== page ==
I was approaching the Old Quay bridge lay-by (which is adjacent to the River Mersey) on route home. Police cars parked up and a small crowd of ‘rubber neckers’ were assembled looking out to the river. ” What’s afoot?” I asked, half expecting some police wit to reply “It’s on the end of your leg”. A charming policewoman with an arresting smile replied, “ We have had a report of a blood stained dead body out on the mudflats”. ‘Not again’ I thought and then eagerly reached for my binoculars and followed her out stretched finger in the direction of the mudflat. What I saw did not appear to be the mutilated handy work of some crazed psychopath. I mentioned to the lady constable that occasionally we do get the odd dead animal washed up on the tide.

“Oh”, she replied, “we did see a dolphin swim passed a few minutes ago”. ‘Perhaps you should take more water with whatever you’re drinking,’ I thought. I gave her the benefit of my cynicism, and scanned the ebbing tide out towards ‘Runcorn Bridge’. After several minutes the dolphin surfaced from the waves, except it was not a dolphin but a Harbour Porpoise doing what porpoises do best, not a lot. It eventually swam back along the tide line towards the Old Quay bridge where I managed to get some records shots on my digital camera. Then it twigged the corpse on the mudflat was probably the porpoises mate, and this was the reason why the animal remained in the vicinity (it did stay around for 3 days). I could see the headlines now ‘BIRDER SOLVES RIVER MURDER’.

Anyway, this article should have been all about the finding of a Ring-necked Duck such is life and death, these things always come in threes…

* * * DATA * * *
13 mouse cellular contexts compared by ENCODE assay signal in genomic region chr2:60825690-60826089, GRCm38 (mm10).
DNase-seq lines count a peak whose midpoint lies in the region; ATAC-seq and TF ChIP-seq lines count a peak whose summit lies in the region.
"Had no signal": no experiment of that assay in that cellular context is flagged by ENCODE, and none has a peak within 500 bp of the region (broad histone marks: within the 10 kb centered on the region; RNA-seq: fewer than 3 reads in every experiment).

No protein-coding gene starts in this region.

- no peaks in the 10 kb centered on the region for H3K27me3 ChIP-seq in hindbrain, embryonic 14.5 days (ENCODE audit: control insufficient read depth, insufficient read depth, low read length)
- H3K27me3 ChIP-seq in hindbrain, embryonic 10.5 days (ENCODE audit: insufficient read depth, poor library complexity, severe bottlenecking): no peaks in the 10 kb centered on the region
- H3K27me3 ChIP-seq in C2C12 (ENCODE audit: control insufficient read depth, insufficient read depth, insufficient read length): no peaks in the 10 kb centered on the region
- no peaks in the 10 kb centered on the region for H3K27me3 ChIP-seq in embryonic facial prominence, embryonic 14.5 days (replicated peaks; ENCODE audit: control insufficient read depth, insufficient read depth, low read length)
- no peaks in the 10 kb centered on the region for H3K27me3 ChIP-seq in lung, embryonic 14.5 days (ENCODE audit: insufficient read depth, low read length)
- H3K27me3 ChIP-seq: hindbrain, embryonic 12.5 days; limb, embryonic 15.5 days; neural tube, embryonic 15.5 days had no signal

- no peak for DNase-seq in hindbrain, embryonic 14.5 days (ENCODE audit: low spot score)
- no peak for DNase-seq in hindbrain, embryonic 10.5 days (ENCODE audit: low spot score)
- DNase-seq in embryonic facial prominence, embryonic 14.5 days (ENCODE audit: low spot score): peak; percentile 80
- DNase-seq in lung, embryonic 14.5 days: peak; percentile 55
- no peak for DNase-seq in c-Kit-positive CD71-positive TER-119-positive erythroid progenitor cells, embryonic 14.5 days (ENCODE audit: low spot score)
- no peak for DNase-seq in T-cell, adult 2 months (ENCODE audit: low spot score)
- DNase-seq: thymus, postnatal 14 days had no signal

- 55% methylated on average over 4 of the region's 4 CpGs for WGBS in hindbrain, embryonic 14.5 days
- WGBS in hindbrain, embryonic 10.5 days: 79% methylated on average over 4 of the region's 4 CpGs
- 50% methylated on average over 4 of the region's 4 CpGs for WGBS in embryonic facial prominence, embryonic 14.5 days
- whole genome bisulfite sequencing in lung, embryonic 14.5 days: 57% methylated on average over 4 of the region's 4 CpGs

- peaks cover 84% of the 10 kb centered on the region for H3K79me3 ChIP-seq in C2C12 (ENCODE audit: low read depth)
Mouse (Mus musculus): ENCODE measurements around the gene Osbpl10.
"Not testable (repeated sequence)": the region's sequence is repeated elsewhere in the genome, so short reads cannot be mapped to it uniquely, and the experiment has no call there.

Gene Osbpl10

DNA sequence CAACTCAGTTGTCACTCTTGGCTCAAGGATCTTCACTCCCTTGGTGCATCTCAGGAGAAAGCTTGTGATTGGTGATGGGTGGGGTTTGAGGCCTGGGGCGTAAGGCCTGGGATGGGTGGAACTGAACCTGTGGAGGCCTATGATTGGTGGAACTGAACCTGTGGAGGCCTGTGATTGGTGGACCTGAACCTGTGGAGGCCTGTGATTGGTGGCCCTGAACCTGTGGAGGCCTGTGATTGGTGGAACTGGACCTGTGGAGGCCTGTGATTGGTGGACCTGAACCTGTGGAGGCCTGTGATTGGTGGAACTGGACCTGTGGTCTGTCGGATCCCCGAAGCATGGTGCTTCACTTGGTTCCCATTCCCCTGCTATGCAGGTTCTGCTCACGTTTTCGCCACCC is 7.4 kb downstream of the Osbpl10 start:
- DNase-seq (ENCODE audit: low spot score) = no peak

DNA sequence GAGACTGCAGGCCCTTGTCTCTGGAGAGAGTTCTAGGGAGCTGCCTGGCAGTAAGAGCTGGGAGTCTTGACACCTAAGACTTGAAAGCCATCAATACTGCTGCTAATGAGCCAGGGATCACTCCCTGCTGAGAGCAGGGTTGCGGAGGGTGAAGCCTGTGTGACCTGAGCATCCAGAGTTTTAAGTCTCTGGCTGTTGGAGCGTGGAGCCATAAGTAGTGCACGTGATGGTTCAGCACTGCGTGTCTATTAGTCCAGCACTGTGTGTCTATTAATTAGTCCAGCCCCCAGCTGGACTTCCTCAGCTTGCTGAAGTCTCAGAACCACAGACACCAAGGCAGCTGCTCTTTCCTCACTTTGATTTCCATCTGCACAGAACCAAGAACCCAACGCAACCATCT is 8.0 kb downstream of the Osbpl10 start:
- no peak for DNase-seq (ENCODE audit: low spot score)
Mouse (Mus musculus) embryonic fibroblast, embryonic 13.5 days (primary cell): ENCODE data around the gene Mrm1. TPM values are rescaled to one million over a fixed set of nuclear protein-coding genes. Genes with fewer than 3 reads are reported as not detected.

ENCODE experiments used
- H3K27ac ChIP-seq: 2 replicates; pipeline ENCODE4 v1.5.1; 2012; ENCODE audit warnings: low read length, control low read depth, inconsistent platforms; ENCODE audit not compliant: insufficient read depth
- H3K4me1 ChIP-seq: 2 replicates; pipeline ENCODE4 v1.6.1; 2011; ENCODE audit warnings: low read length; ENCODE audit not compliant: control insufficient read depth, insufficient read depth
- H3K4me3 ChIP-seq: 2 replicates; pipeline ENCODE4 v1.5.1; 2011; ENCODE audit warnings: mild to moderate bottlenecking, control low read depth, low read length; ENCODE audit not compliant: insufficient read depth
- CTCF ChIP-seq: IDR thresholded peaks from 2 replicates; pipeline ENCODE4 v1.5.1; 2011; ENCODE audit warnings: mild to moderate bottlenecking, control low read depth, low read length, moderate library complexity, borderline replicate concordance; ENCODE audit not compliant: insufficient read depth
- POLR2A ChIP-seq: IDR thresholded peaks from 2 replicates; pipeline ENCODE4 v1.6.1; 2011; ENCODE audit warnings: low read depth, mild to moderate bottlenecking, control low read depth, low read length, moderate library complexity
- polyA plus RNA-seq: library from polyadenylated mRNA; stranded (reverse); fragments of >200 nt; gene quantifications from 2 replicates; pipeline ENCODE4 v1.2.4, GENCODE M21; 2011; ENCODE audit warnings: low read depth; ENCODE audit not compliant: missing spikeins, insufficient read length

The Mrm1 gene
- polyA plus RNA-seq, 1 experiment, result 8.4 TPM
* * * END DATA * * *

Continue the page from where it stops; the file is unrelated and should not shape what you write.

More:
… Two days later on 2nd April 2005 at 2.00 pm, I was working at Wigg Island CP and, following reports of  youths riding quad bikes in the park the chase was on! I was passing by the lagoon at the eastern end of the park and stopped to scan a small flock of Tufted Duck and Pochard in the distant Reedbed. One particular bird caught my attention before it turned and disappeared into the reeds. All I managed to observe of this ‘Tufted’ type was a multi-toned bill and grey flanks. I was sure that the bird seen was a Ring-necked Duck.

However, with a pair of crappy bins (first excuse) and a distant  glimpse (second excuse), could I have been positive? At that moment I texted Frank Duff (who was at Frodders) with my suspicions and immediately received a call back, Frank was on his way! The duck did not reappear from the reedbed!! It’s all very well putting news out but, when it’s on ropey views you do begin to have doubts, I was considering an early dart before Frank arrived.

Within 20 minutes the duck emerged from the back of the pool with several Tufted and Pochard, and then swam towards a smaller pool within 100 metres in full view, full sunshine and in full male breeding plumage. Frank arrived shortly after and got his Cheshire tick! He wasn’t alone over 350 birders made the trip to Wigg over the following two weeks and, I hope many more will return in the future to find their own birds here.

The moral of this story is, the more time you put into birding the more rewards you can reap. Dead bodies, cetaceans and occasionally rare birds make up a strange cocktail.

Harbour Porpoise at Wigg Island (with West Bank church, Widnes behind.)

The ‘Lagoon’ where the RND was found.

The duck…

…and Wigg Island’s ‘Biggest Twitch’!

Wigg Island is situated top right of the aerial image.

Wigg Island LNR is administered by the local authority and the former ‘Friends of Wigg Island’ group actively supported events and sort funding for projects. This has included inviting former local birding guru Martin Garner to give his first ‘Birding Frontiers’ illustrated talk in Cheshire (his home county).

All images except for aerial shot by WSM.


18.06.12. Birdlog

18.06.12. Birdlog

42 Mute Swans, 91 Tufted Duck, 16 Pochard and a lone drake Wigeon were present on No 6 tank.

A male Marsh Harrier quartering the rough grassland fields of No 5 tank for over an hour mid morning was a surprise! Only to be usurped by the dashing Hobby over the same area. Two sets of Peregrines and a pair of displaying Kestrels with loitering Buzzards just went to prove the abundance of prey items available here!